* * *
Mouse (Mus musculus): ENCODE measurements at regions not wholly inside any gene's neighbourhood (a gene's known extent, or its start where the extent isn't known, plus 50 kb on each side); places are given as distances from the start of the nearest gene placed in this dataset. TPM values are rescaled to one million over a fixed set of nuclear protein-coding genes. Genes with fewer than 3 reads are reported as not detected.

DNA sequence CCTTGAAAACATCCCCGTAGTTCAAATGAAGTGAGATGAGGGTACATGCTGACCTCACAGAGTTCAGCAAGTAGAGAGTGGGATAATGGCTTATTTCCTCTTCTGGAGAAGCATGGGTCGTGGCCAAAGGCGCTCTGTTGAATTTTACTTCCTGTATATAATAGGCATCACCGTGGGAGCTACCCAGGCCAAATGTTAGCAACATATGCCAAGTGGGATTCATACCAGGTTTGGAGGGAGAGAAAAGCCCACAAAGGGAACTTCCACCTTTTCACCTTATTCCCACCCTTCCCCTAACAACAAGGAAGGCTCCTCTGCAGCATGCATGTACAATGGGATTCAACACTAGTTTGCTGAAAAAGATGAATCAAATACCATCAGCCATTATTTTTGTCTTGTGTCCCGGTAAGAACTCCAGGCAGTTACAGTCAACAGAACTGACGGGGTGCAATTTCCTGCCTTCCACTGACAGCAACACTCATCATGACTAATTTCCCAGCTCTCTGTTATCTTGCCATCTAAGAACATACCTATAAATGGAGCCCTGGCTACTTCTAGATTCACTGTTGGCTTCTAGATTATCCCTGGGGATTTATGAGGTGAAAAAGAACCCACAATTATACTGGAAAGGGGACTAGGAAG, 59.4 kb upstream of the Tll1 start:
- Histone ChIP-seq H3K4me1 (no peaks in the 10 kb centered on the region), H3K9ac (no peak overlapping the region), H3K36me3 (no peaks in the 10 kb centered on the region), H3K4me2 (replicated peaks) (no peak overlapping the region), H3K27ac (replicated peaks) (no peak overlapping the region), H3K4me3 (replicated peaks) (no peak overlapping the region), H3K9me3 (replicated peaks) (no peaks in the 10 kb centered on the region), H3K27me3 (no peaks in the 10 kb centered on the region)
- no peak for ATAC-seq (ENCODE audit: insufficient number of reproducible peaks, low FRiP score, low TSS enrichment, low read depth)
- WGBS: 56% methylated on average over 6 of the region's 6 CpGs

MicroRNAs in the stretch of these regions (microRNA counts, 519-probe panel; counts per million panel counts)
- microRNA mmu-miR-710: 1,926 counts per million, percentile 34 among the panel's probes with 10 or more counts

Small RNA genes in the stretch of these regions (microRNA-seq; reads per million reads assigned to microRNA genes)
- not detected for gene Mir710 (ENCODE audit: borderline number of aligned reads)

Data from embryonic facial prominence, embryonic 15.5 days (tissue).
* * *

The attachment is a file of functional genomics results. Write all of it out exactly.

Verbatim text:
Mouse (Mus musculus): ENCODE measurements at regions not wholly inside any gene's neighbourhood (a gene's known extent, or its start where the extent isn't known, plus 50 kb on each side); places are given as distances from the start of the nearest gene placed in this dataset. TPM values are rescaled to one million over a fixed set of nuclear protein-coding genes. Genes with fewer than 3 reads are reported as not detected.

DNA sequence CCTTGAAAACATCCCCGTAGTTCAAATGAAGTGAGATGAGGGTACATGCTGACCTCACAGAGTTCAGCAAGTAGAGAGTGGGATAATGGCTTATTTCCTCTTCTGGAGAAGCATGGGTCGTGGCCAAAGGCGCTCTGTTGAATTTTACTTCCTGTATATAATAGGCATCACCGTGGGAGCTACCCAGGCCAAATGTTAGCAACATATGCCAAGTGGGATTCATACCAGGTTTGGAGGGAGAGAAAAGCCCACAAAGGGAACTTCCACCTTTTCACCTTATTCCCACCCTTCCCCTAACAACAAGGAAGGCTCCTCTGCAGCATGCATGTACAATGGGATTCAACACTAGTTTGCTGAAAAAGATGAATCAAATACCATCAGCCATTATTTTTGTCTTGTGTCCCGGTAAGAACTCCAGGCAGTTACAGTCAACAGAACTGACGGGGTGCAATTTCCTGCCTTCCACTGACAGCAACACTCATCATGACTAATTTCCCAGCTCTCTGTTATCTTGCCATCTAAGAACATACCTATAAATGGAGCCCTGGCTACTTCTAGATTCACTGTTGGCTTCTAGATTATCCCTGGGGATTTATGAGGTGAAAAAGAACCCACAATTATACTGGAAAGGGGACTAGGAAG, 59.4 kb upstream of the Tll1 start:
- Histone ChIP-seq H3K4me1 (no peaks in the 10 kb centered on the region), H3K9ac (no peak overlapping the region), H3K36me3 (no peaks in the 10 kb centered on the region), H3K4me2 (replicated peaks) (no peak overlapping the region), H3K27ac (replicated peaks) (no peak overlapping the region), H3K4me3 (replicated peaks) (no peak overlapping the region), H3K9me3 (replicated peaks) (no peaks in the 10 kb centered on the region), H3K27me3 (no peaks in the 10 kb centered on the region)
- no peak for ATAC-seq (ENCODE audit: insufficient number of reproducible peaks, low FRiP score, low TSS enrichment, low read depth)
- WGBS: 56% methylated on average over 6 of the region's 6 CpGs

MicroRNAs in the stretch of these regions (microRNA counts, 519-probe panel; counts per million panel counts)
- microRNA mmu-miR-710: 1,926 counts per million, percentile 34 among the panel's probes with 10 or more counts

Small RNA genes in the stretch of these regions (microRNA-seq; reads per million reads assigned to microRNA genes)
- not detected for gene Mir710 (ENCODE audit: borderline number of aligned reads)

Data from embryonic facial prominence, embryonic 15.5 days (tissue).